A mermaid in a man-made ocean
Between every physical space and person in Mumbai are air currents, sometimes in rushing rivulets, sometimes in thick dribbles down drains. These currents divide into a thousand different directions, filtered on their way by people with a thousand different goals.
In the train stations, the wide river is split into so many streams of people, like fish. Each individual fish is laden with his or her family background, burdened with his or her faith, set free through his or her hopes, made light by the love they he or she knows. The water currents are defined by the fish, and vice versa.
At every station is an inflow, an outflow and overflow of currents; a sloshing of the water, the fish, the people inside each compartment. At each stop, there’s a slow-motion splash as the river hurls against one side of the train car, then less strongly at the other, gradually levelling over time. All of the fish shuffle to one side, and then the other, and then settle like sediment in the middle.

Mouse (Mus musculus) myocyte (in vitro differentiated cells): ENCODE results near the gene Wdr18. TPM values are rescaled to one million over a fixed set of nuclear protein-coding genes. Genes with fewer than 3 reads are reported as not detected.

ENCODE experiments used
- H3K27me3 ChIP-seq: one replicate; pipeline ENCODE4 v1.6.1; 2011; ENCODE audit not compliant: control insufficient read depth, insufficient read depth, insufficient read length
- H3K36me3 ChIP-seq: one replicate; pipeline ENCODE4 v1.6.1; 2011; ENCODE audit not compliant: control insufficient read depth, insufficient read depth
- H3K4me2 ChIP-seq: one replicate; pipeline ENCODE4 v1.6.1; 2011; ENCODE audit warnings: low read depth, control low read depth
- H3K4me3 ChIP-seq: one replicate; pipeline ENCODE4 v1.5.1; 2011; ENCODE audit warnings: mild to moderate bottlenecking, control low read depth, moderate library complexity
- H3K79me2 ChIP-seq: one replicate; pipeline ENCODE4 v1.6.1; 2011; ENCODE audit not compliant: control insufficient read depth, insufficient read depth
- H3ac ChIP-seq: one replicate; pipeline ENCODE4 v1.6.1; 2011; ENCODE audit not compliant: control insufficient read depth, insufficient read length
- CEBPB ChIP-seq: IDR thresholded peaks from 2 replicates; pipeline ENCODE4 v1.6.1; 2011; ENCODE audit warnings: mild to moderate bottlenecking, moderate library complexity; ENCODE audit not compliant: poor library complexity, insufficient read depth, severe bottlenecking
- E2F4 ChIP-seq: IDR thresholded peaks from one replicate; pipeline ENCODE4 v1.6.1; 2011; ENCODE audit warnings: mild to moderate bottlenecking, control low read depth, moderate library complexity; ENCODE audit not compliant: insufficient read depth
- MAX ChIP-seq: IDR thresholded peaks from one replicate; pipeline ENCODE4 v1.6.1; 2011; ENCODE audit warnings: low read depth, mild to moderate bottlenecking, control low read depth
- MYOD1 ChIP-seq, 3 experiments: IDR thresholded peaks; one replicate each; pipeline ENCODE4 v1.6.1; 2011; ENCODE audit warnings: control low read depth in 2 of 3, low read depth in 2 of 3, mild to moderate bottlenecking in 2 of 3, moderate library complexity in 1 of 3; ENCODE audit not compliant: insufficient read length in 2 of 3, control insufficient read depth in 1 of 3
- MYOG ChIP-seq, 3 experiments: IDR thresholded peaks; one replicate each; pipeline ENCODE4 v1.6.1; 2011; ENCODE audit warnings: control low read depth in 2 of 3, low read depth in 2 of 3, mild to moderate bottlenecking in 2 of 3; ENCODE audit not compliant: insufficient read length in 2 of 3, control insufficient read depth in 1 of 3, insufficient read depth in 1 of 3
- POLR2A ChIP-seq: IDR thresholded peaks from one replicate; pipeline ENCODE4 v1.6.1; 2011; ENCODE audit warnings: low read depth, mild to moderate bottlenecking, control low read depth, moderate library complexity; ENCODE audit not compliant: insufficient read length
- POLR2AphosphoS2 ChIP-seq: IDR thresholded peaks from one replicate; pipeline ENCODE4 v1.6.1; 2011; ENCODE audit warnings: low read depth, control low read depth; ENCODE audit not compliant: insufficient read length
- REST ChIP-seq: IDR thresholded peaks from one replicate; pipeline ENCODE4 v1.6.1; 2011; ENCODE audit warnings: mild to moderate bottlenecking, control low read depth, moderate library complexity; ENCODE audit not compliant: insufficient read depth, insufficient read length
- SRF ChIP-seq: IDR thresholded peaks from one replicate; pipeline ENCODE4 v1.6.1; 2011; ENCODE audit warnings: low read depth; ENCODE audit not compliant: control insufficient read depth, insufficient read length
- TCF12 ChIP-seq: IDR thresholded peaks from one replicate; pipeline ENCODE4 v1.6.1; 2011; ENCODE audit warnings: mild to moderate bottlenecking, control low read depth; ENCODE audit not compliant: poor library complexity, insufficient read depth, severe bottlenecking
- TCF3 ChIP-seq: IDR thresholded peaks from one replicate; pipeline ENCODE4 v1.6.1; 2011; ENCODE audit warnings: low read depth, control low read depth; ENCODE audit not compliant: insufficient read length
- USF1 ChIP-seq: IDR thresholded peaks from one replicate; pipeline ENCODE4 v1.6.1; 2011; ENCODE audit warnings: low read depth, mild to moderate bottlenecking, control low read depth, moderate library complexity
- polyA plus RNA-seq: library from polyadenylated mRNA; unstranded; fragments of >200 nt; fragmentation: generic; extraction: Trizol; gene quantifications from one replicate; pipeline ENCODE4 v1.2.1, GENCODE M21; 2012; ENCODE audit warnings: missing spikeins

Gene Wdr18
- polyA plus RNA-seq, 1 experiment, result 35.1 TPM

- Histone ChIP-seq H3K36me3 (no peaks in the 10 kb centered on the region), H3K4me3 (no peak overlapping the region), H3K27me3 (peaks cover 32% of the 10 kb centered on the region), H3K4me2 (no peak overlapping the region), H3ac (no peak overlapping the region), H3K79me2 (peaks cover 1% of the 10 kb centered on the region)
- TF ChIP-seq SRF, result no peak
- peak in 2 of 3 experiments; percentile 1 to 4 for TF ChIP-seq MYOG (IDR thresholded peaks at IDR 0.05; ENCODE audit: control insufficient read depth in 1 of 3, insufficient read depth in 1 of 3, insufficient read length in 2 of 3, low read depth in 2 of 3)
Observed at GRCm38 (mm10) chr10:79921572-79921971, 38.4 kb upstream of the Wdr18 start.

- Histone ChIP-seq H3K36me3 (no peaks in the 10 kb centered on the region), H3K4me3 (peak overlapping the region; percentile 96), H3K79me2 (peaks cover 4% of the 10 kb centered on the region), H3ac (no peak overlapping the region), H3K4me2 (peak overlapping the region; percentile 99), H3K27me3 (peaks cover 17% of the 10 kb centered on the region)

In the crowded compartment where I stood, everyone carried something at hip level: briefcases, handbags, umbrellas. Each extraneous hip-level item created a new layer, like algae floating on an invisible sea. Dupatta ends floated on top of the algae like seafoam.
Below this algae-clogged sea level in the train compartment were chappals, painted toenails, churidars, salwars, men’s trousers and carryables too heavy to be carried, like baskets of fish, cheap earrings, hair clips or namkeen. Above the algae were dimpled elbows, shirt tails and mangalsutras. Beauty spots and moles, ears, eyes, souls.
Swimming beneath the algae layer was a little girl; a minnow; a mermaid, holding her mother’s hand. The undercurrent is calmer: the only obstacles are feet and legs. This mermaid was wearing a school uniform and square backpack. The enormous waterbottle on a lanyard around her neck overwhelmed her little frame while she swam.
The mermaid parted the purses next to me with small hands. She poked her head above the water level, looking straight upwards, and took a deep breath.